Yellowstone National Park is rugged—but not too rugged for brie, squash tortellini and the ilk. Find grub ranging from pizza and bison burgers to elk medallions and quinoa salads, both inside and outside the park.
You don’t have to eat before you go into Yellowstone, but if you do, you’ll have to steel yourself past the restaurants, delis, coffee shops, bakeries, grocery stores (and even a taco bus) in the border towns. The park stashes eating options inside the gates too, but there’s a bit more to choose from just outside the gates in Cooke City, West Yellowstone and Gardiner. Wolf down a few pancakes at Running Bear Pancake House in West Yellowstone before you venture into the park, feast on grilled bison meatloaf at the Iron Horse Grill in Gardiner afterwards, or pick from a surprising variety of other tasty options.
In the park, Yellowstone’s “villages” all include several eateries—generally a restaurant, a deli or a grill, a dining room and a few scattered cafeterias, along with a general store for basic groceries. You can count on burgers, steaks, seafood, chicken and other American basics, with a scattering of gourmet and health-conscious options, too.
For something standout, nibble on strawberry rhubarb gazpacho at the Lake Yellowstone Hotel Dining Room, or tuck into grilled quail and smoked pheasant sausage in the timbered grace of the Old Faithful Dining Room. Reserve about a week ahead for both.
For something totally different (and granted, a little touristy, but hey), ride into an Old West Wagon Cookout at Roosevelt Lodge, where cowboys twang on guitars around a charbroiled steak cookout. These cookouts are a longstanding park tradition, so book six months in advance (or hop on the waitlist and hope for a cancellation).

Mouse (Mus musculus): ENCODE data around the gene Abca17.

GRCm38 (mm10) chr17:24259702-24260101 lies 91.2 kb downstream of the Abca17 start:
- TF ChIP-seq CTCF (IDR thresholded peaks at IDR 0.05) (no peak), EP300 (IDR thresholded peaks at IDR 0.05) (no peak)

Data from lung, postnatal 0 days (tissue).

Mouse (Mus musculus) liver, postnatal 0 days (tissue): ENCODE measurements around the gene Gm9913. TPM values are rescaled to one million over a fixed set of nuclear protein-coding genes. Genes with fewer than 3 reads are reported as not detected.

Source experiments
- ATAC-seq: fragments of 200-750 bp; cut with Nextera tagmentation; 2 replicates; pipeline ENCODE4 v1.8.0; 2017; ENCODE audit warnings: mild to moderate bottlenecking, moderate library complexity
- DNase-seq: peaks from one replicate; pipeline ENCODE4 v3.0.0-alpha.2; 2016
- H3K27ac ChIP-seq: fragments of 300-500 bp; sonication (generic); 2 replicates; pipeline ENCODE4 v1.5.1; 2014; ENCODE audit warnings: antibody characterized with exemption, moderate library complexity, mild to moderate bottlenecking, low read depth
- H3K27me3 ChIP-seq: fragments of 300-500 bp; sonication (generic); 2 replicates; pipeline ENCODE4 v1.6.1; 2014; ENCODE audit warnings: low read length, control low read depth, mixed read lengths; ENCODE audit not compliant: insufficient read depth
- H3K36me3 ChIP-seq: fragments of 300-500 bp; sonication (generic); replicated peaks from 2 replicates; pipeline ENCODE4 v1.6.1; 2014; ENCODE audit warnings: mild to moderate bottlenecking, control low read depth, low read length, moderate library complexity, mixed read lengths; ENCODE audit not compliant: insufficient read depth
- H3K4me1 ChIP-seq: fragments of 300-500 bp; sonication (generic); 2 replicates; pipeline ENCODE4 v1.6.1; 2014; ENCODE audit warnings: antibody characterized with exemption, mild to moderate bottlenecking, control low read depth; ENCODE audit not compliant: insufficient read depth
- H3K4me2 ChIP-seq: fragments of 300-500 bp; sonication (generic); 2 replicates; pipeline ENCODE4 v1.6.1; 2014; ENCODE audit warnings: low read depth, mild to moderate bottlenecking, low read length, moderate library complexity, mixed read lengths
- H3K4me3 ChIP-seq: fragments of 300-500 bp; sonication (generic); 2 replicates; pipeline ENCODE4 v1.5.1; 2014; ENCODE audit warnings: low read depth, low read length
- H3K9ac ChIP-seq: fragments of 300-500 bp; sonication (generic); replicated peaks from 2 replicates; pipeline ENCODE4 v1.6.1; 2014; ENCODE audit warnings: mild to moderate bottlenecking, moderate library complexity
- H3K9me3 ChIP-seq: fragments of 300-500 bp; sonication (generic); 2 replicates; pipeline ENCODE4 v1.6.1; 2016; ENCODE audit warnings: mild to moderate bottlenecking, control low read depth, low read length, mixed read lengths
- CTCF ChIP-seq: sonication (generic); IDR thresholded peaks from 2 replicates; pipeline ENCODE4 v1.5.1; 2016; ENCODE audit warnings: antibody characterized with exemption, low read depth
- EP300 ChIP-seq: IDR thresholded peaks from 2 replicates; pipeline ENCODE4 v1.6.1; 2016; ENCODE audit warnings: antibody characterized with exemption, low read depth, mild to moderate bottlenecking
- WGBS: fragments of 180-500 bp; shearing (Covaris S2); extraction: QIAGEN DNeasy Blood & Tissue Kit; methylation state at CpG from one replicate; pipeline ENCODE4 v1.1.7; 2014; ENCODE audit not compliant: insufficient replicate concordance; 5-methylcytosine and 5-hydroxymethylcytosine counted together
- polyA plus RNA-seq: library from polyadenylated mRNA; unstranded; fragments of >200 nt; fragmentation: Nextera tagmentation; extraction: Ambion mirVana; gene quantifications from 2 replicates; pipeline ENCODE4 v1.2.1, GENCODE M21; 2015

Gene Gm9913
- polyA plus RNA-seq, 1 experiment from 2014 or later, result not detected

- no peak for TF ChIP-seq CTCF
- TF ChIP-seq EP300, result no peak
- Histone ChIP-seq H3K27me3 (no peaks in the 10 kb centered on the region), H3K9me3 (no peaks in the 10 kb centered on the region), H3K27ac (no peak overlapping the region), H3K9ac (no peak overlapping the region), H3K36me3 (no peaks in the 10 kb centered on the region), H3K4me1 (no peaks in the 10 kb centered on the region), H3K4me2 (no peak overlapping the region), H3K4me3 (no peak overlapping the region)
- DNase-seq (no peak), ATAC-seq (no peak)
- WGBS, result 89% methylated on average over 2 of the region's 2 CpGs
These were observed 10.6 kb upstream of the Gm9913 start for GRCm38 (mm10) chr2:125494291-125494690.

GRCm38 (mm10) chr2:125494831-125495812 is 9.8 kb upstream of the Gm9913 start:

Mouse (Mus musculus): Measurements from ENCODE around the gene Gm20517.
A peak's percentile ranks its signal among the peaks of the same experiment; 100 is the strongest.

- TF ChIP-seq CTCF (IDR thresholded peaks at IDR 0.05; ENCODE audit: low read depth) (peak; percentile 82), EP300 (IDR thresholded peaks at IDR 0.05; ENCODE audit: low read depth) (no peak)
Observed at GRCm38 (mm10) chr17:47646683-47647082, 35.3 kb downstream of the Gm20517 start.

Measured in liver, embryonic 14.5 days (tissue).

Those with restrictions, breathe a sigh of relief—more and more Park menus are calling out gluten-free, vegan and vegetarian options and substitutions. Serious celiacs, take note—while the food may be gluten-free, park kitchens are not, meaning some traces of gluten could potentially be present. Strict dieters may wish to stick with picnicking on groceries, available in the border towns or in village general stores.
The only thing more satisfying than crawling out of the park for a well-deserved sit-down meal is noshing with a vista in the park. You can pack your own brown bag lunches from the grocery stores, but several border town eateries will fix you up, too—like Tumbleweed Bookstore and Cafe in Gardiner, Woodside Bakery in West Yellowstone, and Buns n’ Beds Deli in Cooke City.
Yellowstone is scattered with picnic spots, so crack open your bag with a view whenever hunger strikes. A few ideas: find any rock along either Rim Trail of the Grand Canyon of the Yellowstone, watch for marmots at the picnic area at Sheepeater Cliffs, and eat to the sounds of the river at 7 Mile Bridge. Exploring Yellowstone works up an appetite—something the park’s many eateries will creatively satisfy.
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